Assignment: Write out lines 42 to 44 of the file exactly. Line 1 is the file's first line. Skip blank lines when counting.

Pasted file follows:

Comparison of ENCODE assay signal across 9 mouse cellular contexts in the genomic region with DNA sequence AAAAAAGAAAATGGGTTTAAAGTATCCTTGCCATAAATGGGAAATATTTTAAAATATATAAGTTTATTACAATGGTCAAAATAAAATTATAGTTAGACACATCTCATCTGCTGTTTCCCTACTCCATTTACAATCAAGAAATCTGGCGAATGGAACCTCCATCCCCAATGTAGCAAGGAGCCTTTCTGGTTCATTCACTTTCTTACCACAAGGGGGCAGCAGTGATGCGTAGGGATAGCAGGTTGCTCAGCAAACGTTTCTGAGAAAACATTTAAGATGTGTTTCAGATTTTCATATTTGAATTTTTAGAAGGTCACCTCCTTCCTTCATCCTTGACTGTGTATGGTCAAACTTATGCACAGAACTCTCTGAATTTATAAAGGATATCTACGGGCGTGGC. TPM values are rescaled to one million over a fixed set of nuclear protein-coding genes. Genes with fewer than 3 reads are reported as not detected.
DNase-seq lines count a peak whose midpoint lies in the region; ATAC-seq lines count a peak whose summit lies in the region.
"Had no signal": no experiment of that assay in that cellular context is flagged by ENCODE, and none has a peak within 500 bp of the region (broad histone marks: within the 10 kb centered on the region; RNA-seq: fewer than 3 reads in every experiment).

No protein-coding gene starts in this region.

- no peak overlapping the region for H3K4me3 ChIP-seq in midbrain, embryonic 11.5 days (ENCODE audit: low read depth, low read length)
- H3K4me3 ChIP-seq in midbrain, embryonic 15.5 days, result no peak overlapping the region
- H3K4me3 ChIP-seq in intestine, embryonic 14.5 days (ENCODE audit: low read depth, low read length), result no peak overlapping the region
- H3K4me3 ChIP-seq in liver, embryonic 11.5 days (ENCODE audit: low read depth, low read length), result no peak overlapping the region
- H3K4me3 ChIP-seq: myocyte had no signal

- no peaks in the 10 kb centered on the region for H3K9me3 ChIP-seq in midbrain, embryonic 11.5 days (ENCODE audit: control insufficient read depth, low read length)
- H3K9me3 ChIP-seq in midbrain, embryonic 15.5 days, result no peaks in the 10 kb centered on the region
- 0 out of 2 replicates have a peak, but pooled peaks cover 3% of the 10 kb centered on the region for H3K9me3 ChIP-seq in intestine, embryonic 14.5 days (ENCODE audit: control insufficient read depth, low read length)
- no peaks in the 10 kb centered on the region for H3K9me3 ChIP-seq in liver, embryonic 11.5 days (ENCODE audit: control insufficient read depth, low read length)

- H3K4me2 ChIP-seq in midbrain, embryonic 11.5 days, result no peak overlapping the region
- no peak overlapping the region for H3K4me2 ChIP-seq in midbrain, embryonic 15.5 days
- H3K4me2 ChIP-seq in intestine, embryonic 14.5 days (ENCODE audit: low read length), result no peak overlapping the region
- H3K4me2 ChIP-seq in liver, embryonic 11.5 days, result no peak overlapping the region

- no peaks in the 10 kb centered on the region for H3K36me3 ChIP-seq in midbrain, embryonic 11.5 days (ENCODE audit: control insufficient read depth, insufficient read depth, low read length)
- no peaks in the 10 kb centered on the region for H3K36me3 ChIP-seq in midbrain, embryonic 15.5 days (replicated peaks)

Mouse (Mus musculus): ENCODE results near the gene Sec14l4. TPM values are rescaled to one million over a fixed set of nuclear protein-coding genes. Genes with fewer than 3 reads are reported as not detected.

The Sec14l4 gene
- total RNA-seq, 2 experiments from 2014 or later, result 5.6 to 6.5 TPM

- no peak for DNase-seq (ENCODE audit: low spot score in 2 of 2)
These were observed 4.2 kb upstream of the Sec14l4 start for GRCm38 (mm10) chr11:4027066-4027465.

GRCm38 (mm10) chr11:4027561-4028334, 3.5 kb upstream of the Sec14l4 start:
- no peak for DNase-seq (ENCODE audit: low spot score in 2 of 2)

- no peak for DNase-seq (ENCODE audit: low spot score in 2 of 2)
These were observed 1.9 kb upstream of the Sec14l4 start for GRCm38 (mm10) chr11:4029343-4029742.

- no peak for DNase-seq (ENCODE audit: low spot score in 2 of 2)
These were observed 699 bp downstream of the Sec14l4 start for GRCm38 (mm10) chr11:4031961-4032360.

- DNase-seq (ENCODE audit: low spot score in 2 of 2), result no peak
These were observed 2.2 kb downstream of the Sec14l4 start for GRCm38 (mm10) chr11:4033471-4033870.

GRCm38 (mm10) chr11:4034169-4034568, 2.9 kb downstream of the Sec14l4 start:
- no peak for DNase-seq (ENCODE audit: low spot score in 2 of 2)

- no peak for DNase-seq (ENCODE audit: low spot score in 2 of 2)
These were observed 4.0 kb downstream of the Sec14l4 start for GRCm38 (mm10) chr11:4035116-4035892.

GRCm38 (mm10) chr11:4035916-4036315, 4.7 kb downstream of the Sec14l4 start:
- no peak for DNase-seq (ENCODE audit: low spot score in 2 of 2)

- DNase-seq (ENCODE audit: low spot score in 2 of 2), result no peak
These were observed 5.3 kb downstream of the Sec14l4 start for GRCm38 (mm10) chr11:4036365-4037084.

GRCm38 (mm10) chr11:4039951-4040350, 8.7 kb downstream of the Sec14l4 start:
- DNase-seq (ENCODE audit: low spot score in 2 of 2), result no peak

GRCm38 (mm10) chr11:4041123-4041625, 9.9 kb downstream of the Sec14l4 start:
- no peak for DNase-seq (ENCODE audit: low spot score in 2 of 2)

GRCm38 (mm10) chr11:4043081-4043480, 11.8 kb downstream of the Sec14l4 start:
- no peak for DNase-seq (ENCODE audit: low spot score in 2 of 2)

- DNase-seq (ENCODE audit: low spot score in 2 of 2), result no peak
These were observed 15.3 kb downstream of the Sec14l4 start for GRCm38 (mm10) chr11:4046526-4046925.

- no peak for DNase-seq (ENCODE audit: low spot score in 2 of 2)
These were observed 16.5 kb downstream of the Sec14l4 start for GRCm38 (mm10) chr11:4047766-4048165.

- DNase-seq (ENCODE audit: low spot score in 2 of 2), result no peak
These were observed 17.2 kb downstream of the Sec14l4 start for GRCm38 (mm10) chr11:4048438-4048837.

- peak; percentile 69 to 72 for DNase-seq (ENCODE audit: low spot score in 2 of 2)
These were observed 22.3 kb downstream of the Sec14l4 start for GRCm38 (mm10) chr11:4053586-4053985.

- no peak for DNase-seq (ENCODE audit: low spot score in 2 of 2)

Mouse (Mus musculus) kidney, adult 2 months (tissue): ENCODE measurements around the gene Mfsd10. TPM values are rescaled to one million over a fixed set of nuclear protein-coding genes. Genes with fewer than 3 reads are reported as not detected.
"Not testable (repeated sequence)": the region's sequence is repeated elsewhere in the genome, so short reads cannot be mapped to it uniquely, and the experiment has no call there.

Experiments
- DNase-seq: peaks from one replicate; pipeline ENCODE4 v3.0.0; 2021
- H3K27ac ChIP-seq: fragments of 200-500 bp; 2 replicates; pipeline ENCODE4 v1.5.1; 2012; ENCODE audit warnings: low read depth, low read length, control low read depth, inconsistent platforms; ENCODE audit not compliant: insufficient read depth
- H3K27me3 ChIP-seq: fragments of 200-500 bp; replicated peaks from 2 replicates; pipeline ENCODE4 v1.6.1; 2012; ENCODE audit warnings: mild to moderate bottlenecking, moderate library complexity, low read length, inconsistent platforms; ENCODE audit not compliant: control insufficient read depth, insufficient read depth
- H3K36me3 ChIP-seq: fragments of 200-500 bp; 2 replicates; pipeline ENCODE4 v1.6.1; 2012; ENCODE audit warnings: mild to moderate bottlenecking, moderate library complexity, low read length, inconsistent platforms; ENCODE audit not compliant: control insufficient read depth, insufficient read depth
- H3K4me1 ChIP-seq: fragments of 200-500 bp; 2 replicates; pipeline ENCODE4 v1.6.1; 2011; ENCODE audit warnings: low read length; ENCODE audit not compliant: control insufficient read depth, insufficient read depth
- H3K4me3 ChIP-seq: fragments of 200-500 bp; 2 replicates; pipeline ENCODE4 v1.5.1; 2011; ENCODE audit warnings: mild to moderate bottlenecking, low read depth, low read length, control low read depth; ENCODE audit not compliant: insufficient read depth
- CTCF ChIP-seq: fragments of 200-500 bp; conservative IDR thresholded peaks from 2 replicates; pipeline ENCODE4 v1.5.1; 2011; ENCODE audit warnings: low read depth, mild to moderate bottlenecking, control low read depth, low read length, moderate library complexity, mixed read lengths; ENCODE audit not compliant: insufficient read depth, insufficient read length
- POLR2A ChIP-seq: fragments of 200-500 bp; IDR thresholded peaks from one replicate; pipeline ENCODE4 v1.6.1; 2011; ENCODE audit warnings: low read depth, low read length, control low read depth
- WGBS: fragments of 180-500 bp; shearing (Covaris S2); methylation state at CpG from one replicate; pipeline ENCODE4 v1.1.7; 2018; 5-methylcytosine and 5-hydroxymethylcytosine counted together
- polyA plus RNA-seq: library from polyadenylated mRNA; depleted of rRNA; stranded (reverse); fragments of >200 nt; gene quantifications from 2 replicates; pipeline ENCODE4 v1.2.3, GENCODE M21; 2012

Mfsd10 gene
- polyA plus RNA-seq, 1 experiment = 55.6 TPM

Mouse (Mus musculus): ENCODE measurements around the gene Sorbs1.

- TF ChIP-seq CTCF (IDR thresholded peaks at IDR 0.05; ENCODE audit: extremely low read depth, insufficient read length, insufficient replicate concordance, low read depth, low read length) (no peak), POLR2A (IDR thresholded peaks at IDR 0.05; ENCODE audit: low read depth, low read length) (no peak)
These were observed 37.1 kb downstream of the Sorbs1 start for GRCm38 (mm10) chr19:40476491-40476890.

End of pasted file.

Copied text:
- DNase-seq (ENCODE audit: low spot score in 2 of 2), result no peak

GRCm38 (mm10) chr11:4041123-4041625, 9.9 kb downstream of the Sec14l4 start:
- no peak for DNase-seq (ENCODE audit: low spot score in 2 of 2)